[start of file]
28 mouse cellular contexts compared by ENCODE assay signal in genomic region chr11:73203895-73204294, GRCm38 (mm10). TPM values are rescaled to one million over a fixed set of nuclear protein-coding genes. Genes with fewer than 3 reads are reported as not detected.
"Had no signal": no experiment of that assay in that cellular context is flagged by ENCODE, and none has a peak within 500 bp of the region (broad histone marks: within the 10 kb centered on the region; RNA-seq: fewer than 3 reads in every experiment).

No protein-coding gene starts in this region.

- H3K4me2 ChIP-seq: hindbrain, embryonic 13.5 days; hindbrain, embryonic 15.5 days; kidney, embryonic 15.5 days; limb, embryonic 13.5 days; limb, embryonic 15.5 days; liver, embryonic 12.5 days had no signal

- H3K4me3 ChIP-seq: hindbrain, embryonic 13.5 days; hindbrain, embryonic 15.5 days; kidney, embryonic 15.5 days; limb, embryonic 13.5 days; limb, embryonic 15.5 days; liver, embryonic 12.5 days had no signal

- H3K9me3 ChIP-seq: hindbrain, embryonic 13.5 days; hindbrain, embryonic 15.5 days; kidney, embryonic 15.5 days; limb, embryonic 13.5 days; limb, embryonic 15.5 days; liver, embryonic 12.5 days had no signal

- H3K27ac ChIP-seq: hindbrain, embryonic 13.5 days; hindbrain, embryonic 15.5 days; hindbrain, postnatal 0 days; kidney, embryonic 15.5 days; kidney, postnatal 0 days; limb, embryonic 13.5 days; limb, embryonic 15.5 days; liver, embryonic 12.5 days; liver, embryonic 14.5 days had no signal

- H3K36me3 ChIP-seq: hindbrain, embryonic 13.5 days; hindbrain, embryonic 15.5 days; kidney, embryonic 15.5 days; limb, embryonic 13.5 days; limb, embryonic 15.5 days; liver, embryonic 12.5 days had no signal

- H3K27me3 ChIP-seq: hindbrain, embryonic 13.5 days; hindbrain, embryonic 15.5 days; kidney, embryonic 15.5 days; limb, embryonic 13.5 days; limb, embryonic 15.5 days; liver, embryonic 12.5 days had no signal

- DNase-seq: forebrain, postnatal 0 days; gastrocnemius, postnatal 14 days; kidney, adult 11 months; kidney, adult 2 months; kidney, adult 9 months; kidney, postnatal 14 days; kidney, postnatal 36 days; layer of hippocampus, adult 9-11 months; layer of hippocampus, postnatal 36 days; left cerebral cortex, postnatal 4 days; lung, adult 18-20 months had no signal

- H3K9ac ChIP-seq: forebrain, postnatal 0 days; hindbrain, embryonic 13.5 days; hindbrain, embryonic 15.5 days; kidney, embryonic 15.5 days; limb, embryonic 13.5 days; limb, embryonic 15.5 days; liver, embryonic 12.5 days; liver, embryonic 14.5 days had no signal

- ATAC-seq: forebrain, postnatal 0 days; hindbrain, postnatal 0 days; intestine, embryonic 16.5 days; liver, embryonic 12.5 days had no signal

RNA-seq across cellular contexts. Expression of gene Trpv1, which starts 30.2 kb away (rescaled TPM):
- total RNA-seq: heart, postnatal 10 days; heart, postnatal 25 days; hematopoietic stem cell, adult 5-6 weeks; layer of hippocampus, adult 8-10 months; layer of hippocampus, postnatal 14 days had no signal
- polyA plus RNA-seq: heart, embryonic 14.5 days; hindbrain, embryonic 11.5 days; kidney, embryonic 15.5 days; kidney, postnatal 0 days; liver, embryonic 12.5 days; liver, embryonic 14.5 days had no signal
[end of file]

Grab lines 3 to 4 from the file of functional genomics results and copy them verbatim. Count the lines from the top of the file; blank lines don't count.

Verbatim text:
No protein-coding gene starts in this region.

- H3K4me2 ChIP-seq: hindbrain, embryonic 13.5 days; hindbrain, embryonic 15.5 days; kidney, embryonic 15.5 days; limb, embryonic 13.5 days; limb, embryonic 15.5 days; liver, embryonic 12.5 days had no signal